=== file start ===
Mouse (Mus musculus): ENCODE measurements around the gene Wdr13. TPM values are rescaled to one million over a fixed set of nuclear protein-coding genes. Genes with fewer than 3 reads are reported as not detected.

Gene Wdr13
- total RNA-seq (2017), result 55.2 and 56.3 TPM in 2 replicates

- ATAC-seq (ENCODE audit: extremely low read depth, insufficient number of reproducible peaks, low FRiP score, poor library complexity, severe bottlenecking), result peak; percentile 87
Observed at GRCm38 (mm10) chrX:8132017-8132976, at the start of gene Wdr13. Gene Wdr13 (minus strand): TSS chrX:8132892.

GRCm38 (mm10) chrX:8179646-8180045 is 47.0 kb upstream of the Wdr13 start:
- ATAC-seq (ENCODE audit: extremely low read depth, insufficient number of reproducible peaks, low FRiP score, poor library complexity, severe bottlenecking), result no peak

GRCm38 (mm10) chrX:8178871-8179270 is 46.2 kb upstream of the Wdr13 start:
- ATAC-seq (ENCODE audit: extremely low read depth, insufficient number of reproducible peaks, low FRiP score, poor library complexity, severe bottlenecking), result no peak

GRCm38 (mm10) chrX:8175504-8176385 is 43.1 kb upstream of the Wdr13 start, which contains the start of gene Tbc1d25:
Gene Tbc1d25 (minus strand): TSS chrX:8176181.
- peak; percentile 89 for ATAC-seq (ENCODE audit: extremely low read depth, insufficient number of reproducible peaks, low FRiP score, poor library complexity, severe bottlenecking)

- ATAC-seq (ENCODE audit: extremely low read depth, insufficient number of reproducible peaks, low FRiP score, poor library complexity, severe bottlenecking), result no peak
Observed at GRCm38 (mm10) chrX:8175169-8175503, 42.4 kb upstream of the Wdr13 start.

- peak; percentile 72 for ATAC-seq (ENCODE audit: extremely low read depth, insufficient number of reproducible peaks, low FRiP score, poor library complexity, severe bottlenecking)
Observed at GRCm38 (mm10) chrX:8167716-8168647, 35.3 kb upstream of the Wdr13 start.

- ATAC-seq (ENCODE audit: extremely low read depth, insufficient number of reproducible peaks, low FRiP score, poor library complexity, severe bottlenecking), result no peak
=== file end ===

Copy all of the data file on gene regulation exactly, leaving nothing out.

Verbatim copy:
Mouse (Mus musculus): ENCODE measurements around the gene Wdr13. TPM values are rescaled to one million over a fixed set of nuclear protein-coding genes. Genes with fewer than 3 reads are reported as not detected.

Gene Wdr13
- total RNA-seq (2017), result 55.2 and 56.3 TPM in 2 replicates

- ATAC-seq (ENCODE audit: extremely low read depth, insufficient number of reproducible peaks, low FRiP score, poor library complexity, severe bottlenecking), result peak; percentile 87
Observed at GRCm38 (mm10) chrX:8132017-8132976, at the start of gene Wdr13. Gene Wdr13 (minus strand): TSS chrX:8132892.

GRCm38 (mm10) chrX:8179646-8180045 is 47.0 kb upstream of the Wdr13 start:
- ATAC-seq (ENCODE audit: extremely low read depth, insufficient number of reproducible peaks, low FRiP score, poor library complexity, severe bottlenecking), result no peak

GRCm38 (mm10) chrX:8178871-8179270 is 46.2 kb upstream of the Wdr13 start:
- ATAC-seq (ENCODE audit: extremely low read depth, insufficient number of reproducible peaks, low FRiP score, poor library complexity, severe bottlenecking), result no peak

GRCm38 (mm10) chrX:8175504-8176385 is 43.1 kb upstream of the Wdr13 start, which contains the start of gene Tbc1d25:
Gene Tbc1d25 (minus strand): TSS chrX:8176181.
- peak; percentile 89 for ATAC-seq (ENCODE audit: extremely low read depth, insufficient number of reproducible peaks, low FRiP score, poor library complexity, severe bottlenecking)

- ATAC-seq (ENCODE audit: extremely low read depth, insufficient number of reproducible peaks, low FRiP score, poor library complexity, severe bottlenecking), result no peak
Observed at GRCm38 (mm10) chrX:8175169-8175503, 42.4 kb upstream of the Wdr13 start.

- peak; percentile 72 for ATAC-seq (ENCODE audit: extremely low read depth, insufficient number of reproducible peaks, low FRiP score, poor library complexity, severe bottlenecking)
Observed at GRCm38 (mm10) chrX:8167716-8168647, 35.3 kb upstream of the Wdr13 start.

- ATAC-seq (ENCODE audit: extremely low read depth, insufficient number of reproducible peaks, low FRiP score, poor library complexity, severe bottlenecking), result no peak